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A_50_year_old_engineer_in_your_hospital_out-patient department_is_found_to_be_febrile_and_to_have_returned_two_days earlier_from_West_Africa._Discuss_the__problems_posed_by_this situation.

 

The marked increase in traveling to far-flung and exotic locations has made the appearance of exotic infectious diseases much more frequently in the UK. Exotic viral infections in West Africa ranges from a mild arboviral illness to a life-threatening Lassa fever. The following infectious diseases should be sought for and excluded from this patient;-

1. Bacterial and parasitic diseases - malaria and typhoid fever are two common infectious diseases which occur in West Africa and should be excluded from this patient. A blood film for malaria should be taken and inactivated at the bedside of the patient and the result be available before other investigations. Other possible infections that should be considered are rickettsiae infection, leptospirosis, amoebic liver abscess etc.

2. Common ubiquitous viral diseases - one must not forget that certain ubiquitous viral diseases such as influenza is just as likely to strike a person in West Africa as in the UK and thus should be excluded as a possible diagnosis

3. Arboviruses - arboviruses of the togavirus, bunyavirus and flavivirus families are common in West Africa. The diseases caused ranges from an inapparent or mild flu-like illness to a life threatening encephalitis or haemorrhagic fever. Laboratory diagnosis of arboviral infections is difficult as there are so many different viruses which could be involved. Moreover, a few of these agents are classified as group 4 pathogens which requires specialized and expensive facilities to work with. Cases of exotic arboviral infection imported into the UK would not constitute a threat to public health or a threat to health workers as human to human transmission cannot take place in the absence of the insect vector.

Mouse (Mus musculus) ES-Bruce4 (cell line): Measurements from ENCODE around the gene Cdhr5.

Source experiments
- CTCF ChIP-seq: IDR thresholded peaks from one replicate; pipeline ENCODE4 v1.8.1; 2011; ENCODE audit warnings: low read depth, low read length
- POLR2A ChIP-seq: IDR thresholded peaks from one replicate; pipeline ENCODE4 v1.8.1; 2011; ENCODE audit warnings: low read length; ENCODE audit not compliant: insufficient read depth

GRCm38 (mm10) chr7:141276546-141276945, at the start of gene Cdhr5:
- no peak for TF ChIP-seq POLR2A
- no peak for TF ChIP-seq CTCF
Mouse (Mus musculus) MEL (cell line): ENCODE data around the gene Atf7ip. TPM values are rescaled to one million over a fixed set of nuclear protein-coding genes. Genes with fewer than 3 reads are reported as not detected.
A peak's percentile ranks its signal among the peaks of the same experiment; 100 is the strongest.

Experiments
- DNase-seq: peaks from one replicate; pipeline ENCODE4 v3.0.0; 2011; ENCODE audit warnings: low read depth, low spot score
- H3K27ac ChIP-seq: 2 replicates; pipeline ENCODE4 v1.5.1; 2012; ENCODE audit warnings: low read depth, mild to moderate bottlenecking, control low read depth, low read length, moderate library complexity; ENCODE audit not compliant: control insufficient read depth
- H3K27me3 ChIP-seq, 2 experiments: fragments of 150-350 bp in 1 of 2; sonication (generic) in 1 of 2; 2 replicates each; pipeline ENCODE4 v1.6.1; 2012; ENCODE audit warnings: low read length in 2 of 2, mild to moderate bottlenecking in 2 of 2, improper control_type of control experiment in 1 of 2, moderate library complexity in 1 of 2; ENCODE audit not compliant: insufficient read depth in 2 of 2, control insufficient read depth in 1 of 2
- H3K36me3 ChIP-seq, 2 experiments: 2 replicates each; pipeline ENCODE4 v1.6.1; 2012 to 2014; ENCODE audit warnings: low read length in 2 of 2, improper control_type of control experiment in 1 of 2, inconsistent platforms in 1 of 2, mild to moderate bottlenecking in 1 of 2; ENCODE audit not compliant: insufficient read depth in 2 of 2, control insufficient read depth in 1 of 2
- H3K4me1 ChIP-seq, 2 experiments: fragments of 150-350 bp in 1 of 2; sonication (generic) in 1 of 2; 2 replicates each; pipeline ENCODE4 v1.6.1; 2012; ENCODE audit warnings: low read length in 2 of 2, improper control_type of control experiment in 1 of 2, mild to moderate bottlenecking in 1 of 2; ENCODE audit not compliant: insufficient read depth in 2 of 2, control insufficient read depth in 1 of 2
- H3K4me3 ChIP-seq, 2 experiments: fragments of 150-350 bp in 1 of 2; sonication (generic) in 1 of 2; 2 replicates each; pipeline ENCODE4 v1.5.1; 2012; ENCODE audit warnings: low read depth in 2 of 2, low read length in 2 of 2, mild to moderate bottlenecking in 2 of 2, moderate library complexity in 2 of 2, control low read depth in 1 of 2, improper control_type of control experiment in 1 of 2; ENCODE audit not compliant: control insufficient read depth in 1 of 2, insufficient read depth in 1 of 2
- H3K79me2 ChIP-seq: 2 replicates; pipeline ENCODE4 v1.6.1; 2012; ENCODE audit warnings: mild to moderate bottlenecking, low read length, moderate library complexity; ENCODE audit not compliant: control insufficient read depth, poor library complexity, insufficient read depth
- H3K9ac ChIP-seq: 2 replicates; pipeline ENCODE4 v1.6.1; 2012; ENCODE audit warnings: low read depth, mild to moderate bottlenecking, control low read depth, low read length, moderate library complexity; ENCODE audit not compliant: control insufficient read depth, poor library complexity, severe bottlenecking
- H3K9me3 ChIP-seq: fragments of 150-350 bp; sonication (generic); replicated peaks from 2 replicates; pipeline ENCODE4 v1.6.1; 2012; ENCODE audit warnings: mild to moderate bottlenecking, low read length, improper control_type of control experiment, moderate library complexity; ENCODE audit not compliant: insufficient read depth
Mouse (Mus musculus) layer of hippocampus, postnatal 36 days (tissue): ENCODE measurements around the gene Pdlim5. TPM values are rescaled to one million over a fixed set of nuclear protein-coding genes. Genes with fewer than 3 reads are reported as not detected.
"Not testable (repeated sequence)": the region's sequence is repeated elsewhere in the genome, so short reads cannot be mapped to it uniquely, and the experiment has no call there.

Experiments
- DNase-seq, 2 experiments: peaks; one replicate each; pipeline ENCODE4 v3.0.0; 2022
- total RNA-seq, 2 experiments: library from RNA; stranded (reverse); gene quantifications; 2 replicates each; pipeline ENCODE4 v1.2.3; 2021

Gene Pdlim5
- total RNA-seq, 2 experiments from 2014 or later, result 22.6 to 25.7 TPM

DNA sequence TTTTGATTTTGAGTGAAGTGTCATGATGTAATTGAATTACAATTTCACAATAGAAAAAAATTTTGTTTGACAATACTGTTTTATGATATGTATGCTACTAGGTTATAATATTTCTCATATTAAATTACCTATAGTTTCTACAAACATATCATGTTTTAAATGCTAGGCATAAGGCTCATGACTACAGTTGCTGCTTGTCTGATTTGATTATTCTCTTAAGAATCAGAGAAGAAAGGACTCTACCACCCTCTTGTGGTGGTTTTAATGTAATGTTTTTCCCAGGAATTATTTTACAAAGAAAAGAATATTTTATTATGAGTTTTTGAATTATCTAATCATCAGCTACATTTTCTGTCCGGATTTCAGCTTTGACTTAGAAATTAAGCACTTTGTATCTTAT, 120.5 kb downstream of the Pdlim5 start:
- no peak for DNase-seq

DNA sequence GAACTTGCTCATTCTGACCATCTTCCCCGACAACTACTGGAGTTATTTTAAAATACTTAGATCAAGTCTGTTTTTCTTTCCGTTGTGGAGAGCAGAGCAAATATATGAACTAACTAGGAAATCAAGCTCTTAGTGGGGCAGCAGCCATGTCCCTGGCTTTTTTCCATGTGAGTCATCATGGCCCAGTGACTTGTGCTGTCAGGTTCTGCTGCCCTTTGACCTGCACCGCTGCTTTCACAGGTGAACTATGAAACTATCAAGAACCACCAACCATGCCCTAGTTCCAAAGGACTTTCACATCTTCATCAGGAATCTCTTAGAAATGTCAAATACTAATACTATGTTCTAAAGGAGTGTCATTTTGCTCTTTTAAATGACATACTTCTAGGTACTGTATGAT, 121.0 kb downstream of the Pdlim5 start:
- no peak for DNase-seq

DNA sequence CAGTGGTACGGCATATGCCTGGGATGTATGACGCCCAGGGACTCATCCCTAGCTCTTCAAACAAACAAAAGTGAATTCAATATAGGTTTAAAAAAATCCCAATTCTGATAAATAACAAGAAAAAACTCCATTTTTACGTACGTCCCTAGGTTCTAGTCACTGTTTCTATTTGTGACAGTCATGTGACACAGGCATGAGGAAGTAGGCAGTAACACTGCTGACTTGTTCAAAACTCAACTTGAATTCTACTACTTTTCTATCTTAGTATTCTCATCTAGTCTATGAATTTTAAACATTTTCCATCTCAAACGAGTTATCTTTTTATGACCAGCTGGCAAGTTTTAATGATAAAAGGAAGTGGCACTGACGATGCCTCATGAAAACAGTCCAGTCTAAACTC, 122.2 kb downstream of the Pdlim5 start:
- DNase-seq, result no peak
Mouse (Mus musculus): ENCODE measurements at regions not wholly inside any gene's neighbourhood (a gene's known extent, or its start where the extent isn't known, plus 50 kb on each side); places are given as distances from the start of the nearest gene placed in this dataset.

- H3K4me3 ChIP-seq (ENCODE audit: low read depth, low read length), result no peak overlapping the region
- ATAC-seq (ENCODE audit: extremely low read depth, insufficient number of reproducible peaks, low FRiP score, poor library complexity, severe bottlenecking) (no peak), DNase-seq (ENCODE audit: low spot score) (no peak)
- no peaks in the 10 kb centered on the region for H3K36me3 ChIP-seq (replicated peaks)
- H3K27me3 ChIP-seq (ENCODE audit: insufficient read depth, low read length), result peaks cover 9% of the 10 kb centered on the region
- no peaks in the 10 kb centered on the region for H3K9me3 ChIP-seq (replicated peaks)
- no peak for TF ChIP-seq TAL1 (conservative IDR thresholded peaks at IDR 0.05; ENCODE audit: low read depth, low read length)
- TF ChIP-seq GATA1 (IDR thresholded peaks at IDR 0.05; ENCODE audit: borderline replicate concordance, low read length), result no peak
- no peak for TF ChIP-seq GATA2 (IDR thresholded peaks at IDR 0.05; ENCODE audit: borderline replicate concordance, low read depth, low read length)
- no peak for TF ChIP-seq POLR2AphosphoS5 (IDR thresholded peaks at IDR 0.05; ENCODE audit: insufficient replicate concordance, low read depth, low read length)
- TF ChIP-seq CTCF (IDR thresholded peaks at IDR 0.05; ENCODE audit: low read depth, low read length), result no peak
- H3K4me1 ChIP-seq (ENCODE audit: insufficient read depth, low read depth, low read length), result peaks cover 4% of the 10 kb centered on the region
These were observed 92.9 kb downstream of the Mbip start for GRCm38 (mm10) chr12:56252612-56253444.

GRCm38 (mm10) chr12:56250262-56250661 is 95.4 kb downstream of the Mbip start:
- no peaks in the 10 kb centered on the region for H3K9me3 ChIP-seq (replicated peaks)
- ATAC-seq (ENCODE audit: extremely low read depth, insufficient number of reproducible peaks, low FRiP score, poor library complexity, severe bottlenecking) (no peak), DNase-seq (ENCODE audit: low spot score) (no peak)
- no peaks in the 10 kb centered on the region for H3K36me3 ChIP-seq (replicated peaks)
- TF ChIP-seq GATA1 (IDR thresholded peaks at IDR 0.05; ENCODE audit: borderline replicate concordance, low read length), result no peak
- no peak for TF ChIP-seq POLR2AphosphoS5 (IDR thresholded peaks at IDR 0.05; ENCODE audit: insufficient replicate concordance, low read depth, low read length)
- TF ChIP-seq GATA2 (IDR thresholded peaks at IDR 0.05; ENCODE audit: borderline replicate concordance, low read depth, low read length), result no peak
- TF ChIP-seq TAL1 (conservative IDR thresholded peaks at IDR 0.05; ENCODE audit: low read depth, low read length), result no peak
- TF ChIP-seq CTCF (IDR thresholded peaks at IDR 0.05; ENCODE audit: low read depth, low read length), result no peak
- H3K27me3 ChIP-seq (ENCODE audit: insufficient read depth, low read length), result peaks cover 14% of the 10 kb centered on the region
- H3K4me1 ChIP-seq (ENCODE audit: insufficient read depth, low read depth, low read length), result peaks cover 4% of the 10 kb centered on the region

4. Yellow fever and dengue - these two arboviral diseases are common in West Africa and are responsible for much morbidity and mortality. The diseases are transmitted to man via mosquito bites. In the case of yellow fever, the reservoir is in monkeys. The presence of an infected person in the UK would not constitute a public health problem since the mosquitoe vector is not that active in the UK.

5. Lassa fever - lassa fever is a prevalent infection in West Africa. Lassa fever is a zoonosis and man are infected through contact with infected urine of the multimammate rat, which is the natural host. The clinical manifestations vary from a mild undifferentiated febrile illness to a fatal disseminated multi-system disease. Typically pharyngeal signs are present and the lungs are affected. Neurological symptoms and signs may be present as well as haemorrhagic phenomena. Moreover, human to human spread is known to occur and hospital personnel had been infected in the past and thus cases of imported Lassa fever would pose a serious threat to hospital and laboratory workers. Lassa fever is classified as a group 4 pathogen. The antiviral drug ribavirin had been reported to have a possible beneficial effect on the illness.
 
 

Management